Narrative in Video Games #2: Yo‑Kai Watch and Metaphor, Part One

When Yo‑Kai Watch released mid-July 2013 in Japan it was met with only moderate success. It had strong first week sales, but sales dropped and the public moved on to the next game… or so you would think. An anime adaptation premiered six months later and became an instant hit with audiences. Fresh interest in the franchise propelled sales of the sequel past Pokémon Omega Ruby/Alpha Sapphire by more than half a million units in 2014. A lucrative new franchise was born and expectations were high for the long-awaited North American localization released in November 2015. Did Western gamers get the “Pokémon Killer” they were promised?

The short answer is no, but that’s not a bad thing. Structurally the game has more in common with Level-5’s previous game, Ni No Kuni: Wrath of the White Witch. The setting of Springdale shares designs elements with Motorville, and the Yo-kai themselves have a lot in common with Ni No Kuni’s familiars. The biggest similarity, however, is in how both games utilize metaphor.

In Yo‑Kai Watch, protagonist Nate is hunting for bugs over his summer vacation when he comes across a capsule machine deep in the forest. The Yo‑kai trapped inside, Whisper, gives Nate the titular watch that allows him to see the normally invisible Yo‑kai and the trouble they cause for the people of Springdale. Compare this with Oliver from Ni No Kuni, whose tears bring to life Drippy, a stuffed toy made by his recently deceased mother. Drippy guides Oliver to another world in the hopes of finding a way to resurrect her. Both games are an extended metaphor for Nate’s imagination running wild during his summertime adventures and Oliver’s coping mechanisms in the face of his mother’s untimely death respectively, or at least they could have been.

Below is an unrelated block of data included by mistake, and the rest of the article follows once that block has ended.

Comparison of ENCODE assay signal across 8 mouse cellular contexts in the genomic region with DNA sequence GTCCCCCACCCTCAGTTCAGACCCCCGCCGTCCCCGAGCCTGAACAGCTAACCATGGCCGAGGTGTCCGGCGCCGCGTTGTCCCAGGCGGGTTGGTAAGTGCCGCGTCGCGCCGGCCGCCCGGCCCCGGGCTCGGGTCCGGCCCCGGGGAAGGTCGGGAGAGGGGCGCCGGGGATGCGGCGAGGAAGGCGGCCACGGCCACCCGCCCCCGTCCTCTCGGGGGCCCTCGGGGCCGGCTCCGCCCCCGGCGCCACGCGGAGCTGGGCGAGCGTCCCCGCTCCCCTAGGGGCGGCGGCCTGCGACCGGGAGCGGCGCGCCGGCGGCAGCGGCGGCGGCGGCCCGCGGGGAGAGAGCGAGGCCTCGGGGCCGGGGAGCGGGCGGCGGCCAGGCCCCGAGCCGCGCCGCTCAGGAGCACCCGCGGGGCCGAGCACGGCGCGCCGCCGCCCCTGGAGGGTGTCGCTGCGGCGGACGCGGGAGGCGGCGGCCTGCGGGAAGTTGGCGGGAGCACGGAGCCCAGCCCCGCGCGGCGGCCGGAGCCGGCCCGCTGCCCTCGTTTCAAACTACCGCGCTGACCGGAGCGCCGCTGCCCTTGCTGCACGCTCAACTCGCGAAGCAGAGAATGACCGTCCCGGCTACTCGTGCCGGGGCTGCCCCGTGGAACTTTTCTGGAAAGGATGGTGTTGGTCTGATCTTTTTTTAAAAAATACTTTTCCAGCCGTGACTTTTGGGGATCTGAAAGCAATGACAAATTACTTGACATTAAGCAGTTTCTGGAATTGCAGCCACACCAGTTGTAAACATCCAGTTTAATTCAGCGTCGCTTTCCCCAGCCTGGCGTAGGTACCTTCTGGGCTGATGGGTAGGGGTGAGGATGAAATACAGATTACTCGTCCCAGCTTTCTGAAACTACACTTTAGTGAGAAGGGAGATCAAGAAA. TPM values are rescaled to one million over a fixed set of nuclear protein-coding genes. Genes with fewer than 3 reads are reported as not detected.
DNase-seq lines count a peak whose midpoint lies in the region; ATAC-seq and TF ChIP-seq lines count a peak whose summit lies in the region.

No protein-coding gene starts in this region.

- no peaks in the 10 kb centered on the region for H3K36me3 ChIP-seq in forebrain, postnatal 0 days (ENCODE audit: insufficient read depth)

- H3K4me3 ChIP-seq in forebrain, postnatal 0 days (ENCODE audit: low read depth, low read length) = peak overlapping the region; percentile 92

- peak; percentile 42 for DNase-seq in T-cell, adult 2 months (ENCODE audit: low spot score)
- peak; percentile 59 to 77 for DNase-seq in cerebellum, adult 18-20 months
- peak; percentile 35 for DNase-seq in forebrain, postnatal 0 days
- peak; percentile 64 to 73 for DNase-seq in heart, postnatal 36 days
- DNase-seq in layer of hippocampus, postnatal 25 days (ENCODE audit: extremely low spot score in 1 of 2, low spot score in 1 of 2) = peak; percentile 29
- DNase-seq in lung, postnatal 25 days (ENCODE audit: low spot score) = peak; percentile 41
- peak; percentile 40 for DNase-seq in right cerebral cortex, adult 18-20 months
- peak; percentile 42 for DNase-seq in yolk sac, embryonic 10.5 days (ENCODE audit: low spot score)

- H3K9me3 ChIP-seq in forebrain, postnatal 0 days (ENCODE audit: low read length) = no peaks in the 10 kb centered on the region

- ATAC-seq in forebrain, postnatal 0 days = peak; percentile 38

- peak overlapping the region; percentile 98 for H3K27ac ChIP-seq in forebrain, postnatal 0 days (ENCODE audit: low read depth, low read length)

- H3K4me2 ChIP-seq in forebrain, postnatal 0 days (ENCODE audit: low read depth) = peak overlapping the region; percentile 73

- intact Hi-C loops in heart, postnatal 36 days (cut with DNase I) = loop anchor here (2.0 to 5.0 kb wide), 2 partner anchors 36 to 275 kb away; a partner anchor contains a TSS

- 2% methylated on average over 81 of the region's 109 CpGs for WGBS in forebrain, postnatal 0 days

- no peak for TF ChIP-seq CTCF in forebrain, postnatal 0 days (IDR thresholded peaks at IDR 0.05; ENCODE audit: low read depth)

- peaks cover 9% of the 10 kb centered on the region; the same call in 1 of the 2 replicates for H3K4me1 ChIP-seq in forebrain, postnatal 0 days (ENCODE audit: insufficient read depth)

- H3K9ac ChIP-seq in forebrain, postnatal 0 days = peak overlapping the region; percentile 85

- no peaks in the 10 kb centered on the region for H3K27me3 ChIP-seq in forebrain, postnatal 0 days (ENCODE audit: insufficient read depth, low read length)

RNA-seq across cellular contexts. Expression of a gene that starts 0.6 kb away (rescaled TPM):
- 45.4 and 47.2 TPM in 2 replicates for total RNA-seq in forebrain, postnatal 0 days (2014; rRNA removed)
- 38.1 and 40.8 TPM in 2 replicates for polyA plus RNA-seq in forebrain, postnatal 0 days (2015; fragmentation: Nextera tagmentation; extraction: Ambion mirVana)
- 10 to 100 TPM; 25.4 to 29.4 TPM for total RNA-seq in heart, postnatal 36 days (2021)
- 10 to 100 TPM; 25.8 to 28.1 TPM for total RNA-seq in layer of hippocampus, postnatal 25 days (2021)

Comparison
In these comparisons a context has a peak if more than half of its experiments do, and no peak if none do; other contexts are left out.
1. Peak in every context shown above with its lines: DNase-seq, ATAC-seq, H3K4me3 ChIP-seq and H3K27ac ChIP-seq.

For all of the metaphorical groundwork laid out by the narratives of Ni No Kuni and Yo‑Kai Watch, both games are still ultimately aimed at a young demographic. What this means is that although both narratives focus on a child removing themselves from the real world around them, both of their adventures are literally happening within the text. Both games are still enjoyable in their own right, but this smacks of a missed opportunity.

[Continue on to Part Two for an analysis of Yo‑Kai Watch’s gameplay.]

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